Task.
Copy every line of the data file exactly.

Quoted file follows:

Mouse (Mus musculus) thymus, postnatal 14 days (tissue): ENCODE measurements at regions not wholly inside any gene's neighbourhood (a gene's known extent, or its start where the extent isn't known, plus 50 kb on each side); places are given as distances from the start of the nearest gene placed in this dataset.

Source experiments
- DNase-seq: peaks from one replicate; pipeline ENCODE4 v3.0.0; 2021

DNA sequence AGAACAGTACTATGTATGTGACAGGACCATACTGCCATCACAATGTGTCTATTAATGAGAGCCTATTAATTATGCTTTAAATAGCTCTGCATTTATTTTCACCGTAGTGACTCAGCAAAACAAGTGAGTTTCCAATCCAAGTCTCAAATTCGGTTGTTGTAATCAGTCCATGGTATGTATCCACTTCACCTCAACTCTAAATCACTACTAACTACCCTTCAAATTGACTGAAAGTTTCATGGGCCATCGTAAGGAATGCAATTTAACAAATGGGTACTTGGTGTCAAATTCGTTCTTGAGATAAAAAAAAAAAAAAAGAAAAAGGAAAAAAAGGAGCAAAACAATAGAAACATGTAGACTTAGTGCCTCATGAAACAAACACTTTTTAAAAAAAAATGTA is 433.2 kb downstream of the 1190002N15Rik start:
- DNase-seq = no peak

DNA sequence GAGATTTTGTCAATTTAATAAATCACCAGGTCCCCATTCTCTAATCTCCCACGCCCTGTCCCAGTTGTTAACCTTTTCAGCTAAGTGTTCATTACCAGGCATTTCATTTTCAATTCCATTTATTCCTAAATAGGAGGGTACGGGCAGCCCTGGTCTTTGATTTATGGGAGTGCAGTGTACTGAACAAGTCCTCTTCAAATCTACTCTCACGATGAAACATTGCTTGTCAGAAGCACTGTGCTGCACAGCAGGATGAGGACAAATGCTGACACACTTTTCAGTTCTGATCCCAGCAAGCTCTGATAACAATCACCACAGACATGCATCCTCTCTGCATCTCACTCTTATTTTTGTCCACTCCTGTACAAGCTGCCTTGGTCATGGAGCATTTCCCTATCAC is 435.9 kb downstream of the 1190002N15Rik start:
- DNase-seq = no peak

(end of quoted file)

Mouse (Mus musculus) thymus, postnatal 14 days (tissue): ENCODE measurements at regions not wholly inside any gene's neighbourhood (a gene's known extent, or its start where the extent isn't known, plus 50 kb on each side); places are given as distances from the start of the nearest gene placed in this dataset.

Source experiments
- DNase-seq: peaks from one replicate; pipeline ENCODE4 v3.0.0; 2021

DNA sequence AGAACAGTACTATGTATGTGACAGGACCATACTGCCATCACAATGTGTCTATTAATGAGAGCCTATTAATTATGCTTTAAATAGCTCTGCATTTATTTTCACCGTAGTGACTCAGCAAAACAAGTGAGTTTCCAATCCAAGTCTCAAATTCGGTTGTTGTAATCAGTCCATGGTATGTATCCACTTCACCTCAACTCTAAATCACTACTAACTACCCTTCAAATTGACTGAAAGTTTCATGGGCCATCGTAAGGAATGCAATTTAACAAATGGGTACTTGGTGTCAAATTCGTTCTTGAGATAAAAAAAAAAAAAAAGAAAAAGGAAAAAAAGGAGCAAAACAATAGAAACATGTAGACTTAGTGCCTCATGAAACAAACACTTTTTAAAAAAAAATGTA is 433.2 kb downstream of the 1190002N15Rik start:
- DNase-seq = no peak

DNA sequence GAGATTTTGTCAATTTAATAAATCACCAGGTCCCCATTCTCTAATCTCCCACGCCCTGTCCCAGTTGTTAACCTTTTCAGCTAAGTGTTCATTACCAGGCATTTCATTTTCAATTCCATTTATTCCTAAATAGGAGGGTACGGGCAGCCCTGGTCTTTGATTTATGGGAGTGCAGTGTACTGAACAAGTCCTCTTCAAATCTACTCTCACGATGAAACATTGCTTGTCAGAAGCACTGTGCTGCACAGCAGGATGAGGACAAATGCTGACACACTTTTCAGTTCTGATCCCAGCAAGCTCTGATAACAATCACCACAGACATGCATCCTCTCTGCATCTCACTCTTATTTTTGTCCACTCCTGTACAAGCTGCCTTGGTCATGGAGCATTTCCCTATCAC is 435.9 kb downstream of the 1190002N15Rik start:
- DNase-seq = no peak